The Vermont senator mockingly said the universe was collapsing because American workers would get an extra $600 a week on unemployment payments.
"They gave us less than 1 percent of the money that they were giving out to cities and states and we have a third of cases in the nation," de Blasio said on Wednesday.
Large industries are being given a $500 billion lifeline, while Americans making under $75,000 per year are likely to receive a payment of $1,200 each as part of the $2 trillion dollar stimulus bill the Senate was expected to vote on Wednesday night.
Democrats voted against the measure because they contended the measure remained skewed toward corporations.
Pelosi described McConnell's proposal as "not at all pro-worker and [the proposal] puts corporations ahead of working people."
The Republican lawmakers reportedly sold off large quantities of stock before the COVID-19 pandemic caused markets to plunge.
The new version of the bill allows for businesses with fewer than 50 workers to not not pay family and sick leave.
"Oh cool, you're back from your three day weekend?" said commentator Chris Hayes.
The Democratic challenger is now ahead of the GOP senator by 7 points.
President Donald Trump endorsed former Auburn University football coach Tommy Tuberville's bid for the old U.S. Senate seat of former Attorney General Jeff Sessions Tuesday, sending a clear message of disapproval to his former AG.
"We are going to take care of and have been taking care of the American public and the American economy," President Trump said Monday.
All five individuals report exhibiting no symptoms and are only quarantining themselves out of "an abundance of caution."
Sessions is pitching himself to Alabama voters as an ardent Trump loyalist despite being "forced...out" of the office by the president in November 2018, as The New York Times described the tense White House split.
The former vice president drew ridicule from critics, who said the latest flub is evidence he is too out of touch to run for president.
The walkout took place after Oregon Senate President Peter Courtney, a Democrat, stepped in to break a tie over the passage of the controversial cap-and-trade bill.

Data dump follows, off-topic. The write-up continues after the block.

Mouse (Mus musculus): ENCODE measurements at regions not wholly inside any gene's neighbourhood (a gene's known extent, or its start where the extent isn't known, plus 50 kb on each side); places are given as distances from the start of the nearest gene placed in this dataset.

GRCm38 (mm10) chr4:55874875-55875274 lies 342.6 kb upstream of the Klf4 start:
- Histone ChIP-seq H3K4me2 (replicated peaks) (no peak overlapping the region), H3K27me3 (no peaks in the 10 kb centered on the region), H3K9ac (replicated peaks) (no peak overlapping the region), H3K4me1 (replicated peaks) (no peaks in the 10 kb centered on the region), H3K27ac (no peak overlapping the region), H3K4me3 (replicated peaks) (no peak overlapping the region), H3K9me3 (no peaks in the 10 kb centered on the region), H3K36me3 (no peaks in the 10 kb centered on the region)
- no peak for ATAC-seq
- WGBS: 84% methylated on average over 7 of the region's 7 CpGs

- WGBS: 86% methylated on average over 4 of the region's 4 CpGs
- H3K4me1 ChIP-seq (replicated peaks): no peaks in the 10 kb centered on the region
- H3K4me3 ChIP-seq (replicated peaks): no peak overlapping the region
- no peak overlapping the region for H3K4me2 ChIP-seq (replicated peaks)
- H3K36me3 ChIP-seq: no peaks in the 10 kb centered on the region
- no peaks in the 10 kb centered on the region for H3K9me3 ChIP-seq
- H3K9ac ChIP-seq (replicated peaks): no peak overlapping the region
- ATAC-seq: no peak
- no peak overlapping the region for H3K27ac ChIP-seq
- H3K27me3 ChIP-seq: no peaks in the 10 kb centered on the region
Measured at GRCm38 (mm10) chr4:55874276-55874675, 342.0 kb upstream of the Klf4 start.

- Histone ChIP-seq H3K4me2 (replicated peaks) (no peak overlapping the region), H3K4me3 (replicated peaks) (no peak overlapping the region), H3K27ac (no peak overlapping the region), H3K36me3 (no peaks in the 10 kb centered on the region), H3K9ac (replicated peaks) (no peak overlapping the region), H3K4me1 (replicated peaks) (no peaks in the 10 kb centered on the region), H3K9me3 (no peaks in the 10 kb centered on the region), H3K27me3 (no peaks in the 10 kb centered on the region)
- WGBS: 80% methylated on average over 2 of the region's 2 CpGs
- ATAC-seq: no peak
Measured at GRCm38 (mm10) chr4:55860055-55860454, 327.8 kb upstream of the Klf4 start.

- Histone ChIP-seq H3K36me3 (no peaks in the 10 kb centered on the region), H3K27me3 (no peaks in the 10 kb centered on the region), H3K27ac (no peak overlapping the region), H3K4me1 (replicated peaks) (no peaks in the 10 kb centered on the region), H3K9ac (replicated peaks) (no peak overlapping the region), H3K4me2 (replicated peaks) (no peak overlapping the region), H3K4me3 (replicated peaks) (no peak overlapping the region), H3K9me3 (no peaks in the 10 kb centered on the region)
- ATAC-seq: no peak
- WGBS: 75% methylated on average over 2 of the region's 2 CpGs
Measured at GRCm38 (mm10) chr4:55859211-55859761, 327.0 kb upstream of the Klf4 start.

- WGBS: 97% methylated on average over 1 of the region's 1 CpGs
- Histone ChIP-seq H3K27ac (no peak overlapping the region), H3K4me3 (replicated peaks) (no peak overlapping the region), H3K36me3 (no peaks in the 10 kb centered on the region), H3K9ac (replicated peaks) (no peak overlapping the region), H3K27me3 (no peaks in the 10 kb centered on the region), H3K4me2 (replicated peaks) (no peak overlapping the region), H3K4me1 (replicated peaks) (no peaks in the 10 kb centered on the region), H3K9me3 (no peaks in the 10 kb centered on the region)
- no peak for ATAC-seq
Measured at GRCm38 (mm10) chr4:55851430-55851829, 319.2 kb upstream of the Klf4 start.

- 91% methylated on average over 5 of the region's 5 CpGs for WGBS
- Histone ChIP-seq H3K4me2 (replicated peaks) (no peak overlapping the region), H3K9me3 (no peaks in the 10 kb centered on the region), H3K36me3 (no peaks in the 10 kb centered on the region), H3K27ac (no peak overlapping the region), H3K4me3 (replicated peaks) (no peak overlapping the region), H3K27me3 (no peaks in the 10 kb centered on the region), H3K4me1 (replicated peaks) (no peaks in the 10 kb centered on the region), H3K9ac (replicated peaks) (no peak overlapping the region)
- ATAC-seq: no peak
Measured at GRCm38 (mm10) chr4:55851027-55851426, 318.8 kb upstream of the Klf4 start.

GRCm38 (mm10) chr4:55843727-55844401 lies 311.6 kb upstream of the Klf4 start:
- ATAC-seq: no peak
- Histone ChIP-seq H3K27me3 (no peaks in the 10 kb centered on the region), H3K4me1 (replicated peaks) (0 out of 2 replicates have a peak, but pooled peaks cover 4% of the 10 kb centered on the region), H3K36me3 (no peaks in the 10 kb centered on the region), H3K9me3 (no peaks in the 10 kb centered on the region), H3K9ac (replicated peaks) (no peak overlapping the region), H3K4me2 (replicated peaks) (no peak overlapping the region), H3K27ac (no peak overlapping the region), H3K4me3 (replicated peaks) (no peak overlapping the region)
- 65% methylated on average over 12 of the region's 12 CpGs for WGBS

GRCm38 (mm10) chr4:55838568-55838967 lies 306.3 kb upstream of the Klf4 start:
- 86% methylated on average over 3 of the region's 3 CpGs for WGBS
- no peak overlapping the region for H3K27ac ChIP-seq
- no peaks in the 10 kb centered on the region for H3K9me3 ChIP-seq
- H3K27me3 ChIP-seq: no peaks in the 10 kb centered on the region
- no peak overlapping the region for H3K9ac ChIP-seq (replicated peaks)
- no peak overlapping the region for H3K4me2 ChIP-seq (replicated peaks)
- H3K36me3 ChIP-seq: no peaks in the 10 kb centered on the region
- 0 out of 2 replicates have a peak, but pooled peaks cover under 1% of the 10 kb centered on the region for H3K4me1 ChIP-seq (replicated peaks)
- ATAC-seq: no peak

Tennessee GOP state representative Andrew Holt penned a three-page House Joint Resolution which offered gushing praise of the president and listed off dozens of accomplishments worthy of public congratulation.
"John Bolton, in his own words, is revealing that the emperor has no clothes," said the former Obama deputy national security adviser.
State Rep. Charles Booker shared his version of rapper Jack Harlow's hit song to take aim at the Senate majority leader.
During an appearance on Fox News, the Senate majority leader said he doesn't plan to pass the bills that are currently in the Senate.
The retired general defended Lt. Col. Alexander Vindman saying he "did exactly what we teach them to do from cradle to grave."
55 percent of registered voters say the acquittal does not clear Trump of any wrongdoing in the Ukraine matter, while 40 percent said it did.
The president's approval rating has been steadily increasing for months.
Harrison was "deeply troubled" by the affiliate's error in judgment but said he appreciated the apology's sincerity.
Two U.S. senators proposed separate legislation that would change rules governing the impeachment of government officials, after impeachment proceedings against President Donald Trump ended in acquittal by the Senate.
"Most of his colleagues are not going to be particularly happy with him," said the former Republican senator.
"Romney just could not avert his eyes from the fact that this president had...abused his power as commander in chief," The Salt Lake Tribune's editorial board wrote.
"The president has taken an oath to preserve, protect and defend the Constitution," former judge Andrew Napolitano wrote. "Instead, he has trashed it."
"The Ingraham Angle" host said of Utah senator's vote against Donald Trump in his impeachment trial: "You committed a fraud on the people of Utah on the Republican Party."
Today's vote will drive further concerns about the Senate's disproportionality and ability to adequately represent a fast-changing America.